the dimension of the range must be less than or equal to the
dimension of the domain.
For instance, there is no homomorphism
from onto .
There are many homomorphisms
from into , but none is onto all
The rangespace of a linear map can be of dimension strictly less than
the dimension of the domain
(Example 2.3's derivative transformation on
has a domain of dimension four but a range of dimension three).
Thus, under a homomorphism,
linearly independent sets in the domain
may map to linearly dependent sets in the range
(for instance, the derivative sends
That is, under a homomorphism, independence may be lost.
In contrast, dependence stays.
- Lemma 2.18
Under a linear map, the image of a linearly dependent set is linearly dependent.
Suppose that , with some nonzero. Then, because and because , we have that with some nonzero .
When is independence not lost?
One obvious sufficient condition is when the homomorphism is an isomorphism.
This condition is also necessary;
see Problem 14.
We will finish this subsection comparing homomorphisms with isomorphisms
by observing that
a one-to-one homomorphism is an isomorphism from its domain onto its range.
- Definition 2.19
A linear map that is one-to-one is nonsingular.
(In the next section we will see the connection
between this use of "nonsingular" for maps and its familiar
use for matrices.)
- Example 2.20
This nonsingular homomorphism
gives the obvious correspondence between and the -plane inside of .
The prior observation allows us to adapt some results about isomorphisms
to this setting.
- Theorem 2.21
In an -dimensional vector space , these:
- is nonsingular, that is, one-to-one
- has a linear inverse
- , that is,
- if is a basis for then is a basis for
statements about a linear map .
We will first show that . We will then show that .
For , suppose that the linear map is one-to-one, and so has an inverse. The domain of that inverse is the range of and so a linear combination of two members of that domain has the form . On that combination, the inverse gives this.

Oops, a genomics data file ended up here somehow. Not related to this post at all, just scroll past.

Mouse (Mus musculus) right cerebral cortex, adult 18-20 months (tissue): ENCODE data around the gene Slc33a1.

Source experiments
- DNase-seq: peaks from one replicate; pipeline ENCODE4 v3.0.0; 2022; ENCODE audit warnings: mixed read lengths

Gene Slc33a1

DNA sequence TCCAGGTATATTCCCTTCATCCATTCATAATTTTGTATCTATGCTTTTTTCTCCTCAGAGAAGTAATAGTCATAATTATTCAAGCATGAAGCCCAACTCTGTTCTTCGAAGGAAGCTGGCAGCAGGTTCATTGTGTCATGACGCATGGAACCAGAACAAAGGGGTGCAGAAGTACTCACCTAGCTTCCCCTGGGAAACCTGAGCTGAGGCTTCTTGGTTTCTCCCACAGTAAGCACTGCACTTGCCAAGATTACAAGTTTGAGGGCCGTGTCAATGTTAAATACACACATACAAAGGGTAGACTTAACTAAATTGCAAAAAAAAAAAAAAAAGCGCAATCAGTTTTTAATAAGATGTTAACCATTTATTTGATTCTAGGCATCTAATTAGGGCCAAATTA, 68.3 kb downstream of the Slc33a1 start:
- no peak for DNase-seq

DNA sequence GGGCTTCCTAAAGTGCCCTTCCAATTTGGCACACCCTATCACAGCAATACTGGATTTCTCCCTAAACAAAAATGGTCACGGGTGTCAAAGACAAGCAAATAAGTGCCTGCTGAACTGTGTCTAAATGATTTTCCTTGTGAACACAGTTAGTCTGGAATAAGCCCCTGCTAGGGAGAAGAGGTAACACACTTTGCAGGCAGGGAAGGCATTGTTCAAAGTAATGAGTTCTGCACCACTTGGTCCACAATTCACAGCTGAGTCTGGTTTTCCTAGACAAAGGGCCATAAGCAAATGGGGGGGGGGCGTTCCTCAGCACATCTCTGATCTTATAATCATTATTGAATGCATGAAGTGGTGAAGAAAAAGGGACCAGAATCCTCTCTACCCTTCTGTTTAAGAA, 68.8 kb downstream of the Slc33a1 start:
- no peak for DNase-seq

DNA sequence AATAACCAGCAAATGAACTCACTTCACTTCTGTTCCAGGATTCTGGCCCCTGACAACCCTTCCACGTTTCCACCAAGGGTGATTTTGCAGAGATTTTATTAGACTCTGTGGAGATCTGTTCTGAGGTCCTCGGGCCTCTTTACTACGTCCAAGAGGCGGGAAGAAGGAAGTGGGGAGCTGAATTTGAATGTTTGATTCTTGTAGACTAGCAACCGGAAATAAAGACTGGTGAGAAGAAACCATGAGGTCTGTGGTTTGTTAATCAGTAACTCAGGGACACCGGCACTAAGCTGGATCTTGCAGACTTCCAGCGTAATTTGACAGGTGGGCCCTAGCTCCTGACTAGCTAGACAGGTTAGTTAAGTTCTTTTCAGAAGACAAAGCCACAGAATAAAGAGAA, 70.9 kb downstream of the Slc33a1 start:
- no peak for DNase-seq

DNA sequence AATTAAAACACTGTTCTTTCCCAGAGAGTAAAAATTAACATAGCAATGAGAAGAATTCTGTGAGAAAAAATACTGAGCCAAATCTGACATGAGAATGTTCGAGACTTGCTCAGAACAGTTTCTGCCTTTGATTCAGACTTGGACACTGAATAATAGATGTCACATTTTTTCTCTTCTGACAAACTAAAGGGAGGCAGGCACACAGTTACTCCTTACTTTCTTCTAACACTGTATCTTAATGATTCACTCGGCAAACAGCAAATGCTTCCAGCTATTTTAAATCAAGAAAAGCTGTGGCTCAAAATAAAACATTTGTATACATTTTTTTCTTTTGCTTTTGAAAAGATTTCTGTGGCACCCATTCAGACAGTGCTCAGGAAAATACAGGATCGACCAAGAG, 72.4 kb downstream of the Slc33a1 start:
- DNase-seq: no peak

Thus the inverse of a one-to-one linear map is automatically linear. But this also gives the implication, because the inverse itself must be one-to-one.
Of the remaining implications, holds because any homomorphism maps to , but a one-to-one map sends at most one member of to .
Next, is true since rank plus nullity equals the dimension of the domain.
For , to show that is a basis for the rangespace we need only show that it is a spanning set, because by assumption the range has dimension . Consider . Expressing as a linear combination of basis elements produces , which gives that , as desired.
Finally, for the implication, assume that is a basis for so that is a basis for . Then every a the unique representation . Define a map from to by
(uniqueness of the representation makes this well-defined). Checking that it is linear and that it is the inverse of are easy.
We've now seen that a linear map
shows how the structure of the domain is like that of the range.
Such a map can be thought to organize the domain space into
inverse images of points in the range.
In the special case that the map is one-to-one, each inverse image is a single
point and the map is an isomorphism between the domain and the range.